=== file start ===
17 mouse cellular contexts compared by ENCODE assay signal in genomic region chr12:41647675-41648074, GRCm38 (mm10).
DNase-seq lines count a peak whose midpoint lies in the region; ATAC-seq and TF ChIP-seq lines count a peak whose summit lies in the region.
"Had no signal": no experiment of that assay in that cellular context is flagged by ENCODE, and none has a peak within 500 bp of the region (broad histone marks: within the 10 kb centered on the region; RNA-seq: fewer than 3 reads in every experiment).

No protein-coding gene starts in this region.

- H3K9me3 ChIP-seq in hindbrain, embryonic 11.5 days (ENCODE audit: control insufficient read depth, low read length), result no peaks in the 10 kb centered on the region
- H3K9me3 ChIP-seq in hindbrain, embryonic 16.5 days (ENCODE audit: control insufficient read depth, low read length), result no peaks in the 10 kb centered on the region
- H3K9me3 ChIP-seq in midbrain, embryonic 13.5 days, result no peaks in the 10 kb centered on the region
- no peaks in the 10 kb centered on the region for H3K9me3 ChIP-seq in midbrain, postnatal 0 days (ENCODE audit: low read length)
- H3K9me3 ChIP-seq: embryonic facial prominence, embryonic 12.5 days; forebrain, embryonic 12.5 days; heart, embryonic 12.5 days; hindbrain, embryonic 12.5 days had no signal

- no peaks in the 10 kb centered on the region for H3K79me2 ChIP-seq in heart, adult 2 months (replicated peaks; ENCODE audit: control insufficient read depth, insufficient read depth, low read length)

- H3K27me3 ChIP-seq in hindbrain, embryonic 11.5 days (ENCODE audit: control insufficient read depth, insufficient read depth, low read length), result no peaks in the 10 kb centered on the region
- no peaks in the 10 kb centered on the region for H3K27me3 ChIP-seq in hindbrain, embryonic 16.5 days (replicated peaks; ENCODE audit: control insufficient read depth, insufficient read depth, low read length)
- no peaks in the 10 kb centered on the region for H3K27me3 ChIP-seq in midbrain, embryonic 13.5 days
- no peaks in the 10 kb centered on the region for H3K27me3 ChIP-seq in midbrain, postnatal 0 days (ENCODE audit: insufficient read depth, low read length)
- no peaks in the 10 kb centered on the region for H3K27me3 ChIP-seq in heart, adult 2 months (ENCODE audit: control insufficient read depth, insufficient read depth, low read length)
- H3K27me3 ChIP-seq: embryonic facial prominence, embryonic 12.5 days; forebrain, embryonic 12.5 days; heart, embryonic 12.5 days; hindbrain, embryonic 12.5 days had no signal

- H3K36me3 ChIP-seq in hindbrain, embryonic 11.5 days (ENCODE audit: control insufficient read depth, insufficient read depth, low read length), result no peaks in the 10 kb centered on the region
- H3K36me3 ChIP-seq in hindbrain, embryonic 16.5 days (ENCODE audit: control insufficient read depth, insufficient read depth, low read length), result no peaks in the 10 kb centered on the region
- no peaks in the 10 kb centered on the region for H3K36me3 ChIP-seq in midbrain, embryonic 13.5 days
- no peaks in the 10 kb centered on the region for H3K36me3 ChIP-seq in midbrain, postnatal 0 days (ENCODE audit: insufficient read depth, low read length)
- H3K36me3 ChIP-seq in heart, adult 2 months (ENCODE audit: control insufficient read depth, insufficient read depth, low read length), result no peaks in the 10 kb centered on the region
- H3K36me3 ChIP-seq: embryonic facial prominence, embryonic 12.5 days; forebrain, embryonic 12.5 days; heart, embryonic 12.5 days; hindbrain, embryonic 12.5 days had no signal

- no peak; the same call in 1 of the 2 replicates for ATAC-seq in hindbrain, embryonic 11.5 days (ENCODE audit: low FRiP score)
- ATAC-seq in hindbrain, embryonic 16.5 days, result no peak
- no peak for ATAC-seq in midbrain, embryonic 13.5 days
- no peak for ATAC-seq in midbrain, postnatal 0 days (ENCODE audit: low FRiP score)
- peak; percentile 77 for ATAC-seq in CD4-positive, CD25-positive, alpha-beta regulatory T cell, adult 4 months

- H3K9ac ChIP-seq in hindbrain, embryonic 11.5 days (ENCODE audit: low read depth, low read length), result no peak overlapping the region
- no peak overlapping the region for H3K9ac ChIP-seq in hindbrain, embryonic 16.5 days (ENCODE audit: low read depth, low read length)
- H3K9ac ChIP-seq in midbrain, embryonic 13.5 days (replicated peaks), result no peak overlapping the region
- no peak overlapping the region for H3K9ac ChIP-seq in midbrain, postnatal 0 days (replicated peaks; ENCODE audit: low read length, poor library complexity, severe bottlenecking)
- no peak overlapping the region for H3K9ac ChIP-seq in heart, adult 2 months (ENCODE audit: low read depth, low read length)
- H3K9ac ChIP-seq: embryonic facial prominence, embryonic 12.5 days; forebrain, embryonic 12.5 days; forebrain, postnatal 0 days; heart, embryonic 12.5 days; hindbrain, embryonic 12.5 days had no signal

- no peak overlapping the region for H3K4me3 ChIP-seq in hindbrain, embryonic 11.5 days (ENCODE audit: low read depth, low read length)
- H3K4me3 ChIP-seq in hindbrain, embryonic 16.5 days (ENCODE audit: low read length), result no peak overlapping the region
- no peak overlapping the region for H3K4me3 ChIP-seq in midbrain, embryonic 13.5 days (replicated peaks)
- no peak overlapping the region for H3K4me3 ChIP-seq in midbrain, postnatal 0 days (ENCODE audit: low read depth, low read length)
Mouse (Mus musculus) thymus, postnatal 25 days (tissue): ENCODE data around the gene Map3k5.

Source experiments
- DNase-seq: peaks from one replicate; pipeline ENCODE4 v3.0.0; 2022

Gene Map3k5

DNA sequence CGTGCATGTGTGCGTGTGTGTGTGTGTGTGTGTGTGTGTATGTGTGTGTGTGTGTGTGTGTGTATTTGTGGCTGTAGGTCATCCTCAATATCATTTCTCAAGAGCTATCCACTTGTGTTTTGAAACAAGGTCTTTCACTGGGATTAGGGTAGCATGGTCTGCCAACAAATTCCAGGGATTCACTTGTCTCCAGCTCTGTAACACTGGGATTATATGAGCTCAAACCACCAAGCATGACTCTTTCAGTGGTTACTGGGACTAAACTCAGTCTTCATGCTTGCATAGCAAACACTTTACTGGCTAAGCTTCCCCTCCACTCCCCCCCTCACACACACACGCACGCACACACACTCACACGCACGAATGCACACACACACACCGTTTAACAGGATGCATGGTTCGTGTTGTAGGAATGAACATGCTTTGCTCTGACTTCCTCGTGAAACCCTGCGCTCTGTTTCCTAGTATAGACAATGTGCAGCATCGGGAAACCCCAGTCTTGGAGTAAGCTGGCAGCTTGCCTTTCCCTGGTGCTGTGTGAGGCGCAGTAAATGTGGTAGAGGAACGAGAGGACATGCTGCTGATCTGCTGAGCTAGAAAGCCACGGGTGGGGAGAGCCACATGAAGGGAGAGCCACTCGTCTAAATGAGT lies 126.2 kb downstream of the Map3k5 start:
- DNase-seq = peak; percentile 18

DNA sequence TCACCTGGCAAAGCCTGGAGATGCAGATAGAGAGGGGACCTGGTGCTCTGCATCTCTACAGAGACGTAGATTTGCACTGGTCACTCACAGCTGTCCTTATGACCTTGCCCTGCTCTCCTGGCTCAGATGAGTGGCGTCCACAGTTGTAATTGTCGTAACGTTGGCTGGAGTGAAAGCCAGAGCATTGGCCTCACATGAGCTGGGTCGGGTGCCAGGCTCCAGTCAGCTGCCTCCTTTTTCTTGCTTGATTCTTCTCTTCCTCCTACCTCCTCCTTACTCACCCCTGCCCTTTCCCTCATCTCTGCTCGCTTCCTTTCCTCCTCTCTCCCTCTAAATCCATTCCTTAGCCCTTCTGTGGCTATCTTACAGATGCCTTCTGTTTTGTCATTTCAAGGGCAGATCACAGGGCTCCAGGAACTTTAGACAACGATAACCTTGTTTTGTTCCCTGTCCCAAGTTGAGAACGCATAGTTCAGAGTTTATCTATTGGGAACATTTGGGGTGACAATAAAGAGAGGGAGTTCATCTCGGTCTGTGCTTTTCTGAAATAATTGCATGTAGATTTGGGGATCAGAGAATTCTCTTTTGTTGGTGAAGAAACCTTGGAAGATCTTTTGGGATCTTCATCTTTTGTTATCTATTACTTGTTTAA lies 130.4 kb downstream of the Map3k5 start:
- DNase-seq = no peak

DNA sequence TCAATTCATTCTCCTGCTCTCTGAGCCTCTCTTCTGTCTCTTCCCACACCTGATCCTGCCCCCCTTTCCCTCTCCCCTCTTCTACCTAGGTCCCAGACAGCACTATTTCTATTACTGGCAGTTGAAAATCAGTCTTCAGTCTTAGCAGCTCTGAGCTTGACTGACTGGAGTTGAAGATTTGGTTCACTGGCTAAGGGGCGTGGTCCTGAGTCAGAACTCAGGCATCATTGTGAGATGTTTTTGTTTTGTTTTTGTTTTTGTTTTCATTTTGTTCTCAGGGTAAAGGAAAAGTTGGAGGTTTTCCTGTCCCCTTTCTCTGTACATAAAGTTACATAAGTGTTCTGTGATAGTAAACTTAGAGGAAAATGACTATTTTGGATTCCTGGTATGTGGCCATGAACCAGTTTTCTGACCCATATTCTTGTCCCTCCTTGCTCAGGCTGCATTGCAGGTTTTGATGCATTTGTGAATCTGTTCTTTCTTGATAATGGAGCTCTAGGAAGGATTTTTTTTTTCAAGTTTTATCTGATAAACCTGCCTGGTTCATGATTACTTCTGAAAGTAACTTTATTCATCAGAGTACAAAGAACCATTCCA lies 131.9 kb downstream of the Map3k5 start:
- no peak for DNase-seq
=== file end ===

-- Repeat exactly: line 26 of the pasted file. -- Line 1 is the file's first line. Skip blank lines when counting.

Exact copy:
- no peak for ATAC-seq in midbrain, postnatal 0 days (ENCODE audit: low FRiP score)